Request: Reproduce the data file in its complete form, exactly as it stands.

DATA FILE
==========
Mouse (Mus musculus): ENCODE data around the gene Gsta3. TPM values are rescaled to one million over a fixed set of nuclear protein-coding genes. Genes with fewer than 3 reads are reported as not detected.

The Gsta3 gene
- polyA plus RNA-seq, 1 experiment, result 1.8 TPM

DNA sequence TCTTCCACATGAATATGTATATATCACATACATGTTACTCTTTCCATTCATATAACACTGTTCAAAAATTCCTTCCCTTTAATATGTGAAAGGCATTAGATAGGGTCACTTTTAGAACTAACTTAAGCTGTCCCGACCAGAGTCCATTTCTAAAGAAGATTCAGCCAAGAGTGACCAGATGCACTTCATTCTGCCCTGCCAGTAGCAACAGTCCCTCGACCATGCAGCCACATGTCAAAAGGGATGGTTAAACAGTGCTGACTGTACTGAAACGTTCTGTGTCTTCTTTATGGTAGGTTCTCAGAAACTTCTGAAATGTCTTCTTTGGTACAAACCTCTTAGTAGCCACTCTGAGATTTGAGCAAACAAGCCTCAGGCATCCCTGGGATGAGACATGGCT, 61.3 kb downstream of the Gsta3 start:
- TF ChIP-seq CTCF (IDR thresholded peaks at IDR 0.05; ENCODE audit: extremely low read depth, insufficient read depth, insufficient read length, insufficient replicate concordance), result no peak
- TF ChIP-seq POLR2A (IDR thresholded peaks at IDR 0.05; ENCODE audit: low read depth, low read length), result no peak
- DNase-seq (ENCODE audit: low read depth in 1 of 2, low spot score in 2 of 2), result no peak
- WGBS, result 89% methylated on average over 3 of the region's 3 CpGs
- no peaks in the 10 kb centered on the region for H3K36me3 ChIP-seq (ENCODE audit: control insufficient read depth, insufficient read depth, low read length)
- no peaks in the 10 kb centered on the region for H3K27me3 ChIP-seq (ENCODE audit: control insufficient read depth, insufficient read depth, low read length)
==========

Mouse (Mus musculus): ENCODE data around the gene Gsta3. TPM values are rescaled to one million over a fixed set of nuclear protein-coding genes. Genes with fewer than 3 reads are reported as not detected.

The Gsta3 gene
- polyA plus RNA-seq, 1 experiment, result 1.8 TPM

DNA sequence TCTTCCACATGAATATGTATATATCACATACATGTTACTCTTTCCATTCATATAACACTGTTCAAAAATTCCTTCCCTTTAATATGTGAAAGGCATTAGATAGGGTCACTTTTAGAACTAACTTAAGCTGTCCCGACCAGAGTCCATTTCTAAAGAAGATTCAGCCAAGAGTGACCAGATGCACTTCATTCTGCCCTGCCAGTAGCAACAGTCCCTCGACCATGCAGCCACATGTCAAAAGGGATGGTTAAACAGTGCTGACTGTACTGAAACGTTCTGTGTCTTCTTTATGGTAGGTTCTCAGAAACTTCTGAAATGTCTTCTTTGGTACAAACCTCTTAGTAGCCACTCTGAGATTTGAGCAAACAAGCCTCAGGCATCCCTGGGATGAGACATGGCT, 61.3 kb downstream of the Gsta3 start:
- TF ChIP-seq CTCF (IDR thresholded peaks at IDR 0.05; ENCODE audit: extremely low read depth, insufficient read depth, insufficient read length, insufficient replicate concordance), result no peak
- TF ChIP-seq POLR2A (IDR thresholded peaks at IDR 0.05; ENCODE audit: low read depth, low read length), result no peak
- DNase-seq (ENCODE audit: low read depth in 1 of 2, low spot score in 2 of 2), result no peak
- WGBS, result 89% methylated on average over 3 of the region's 3 CpGs
- no peaks in the 10 kb centered on the region for H3K36me3 ChIP-seq (ENCODE audit: control insufficient read depth, insufficient read depth, low read length)
- no peaks in the 10 kb centered on the region for H3K27me3 ChIP-seq (ENCODE audit: control insufficient read depth, insufficient read depth, low read length)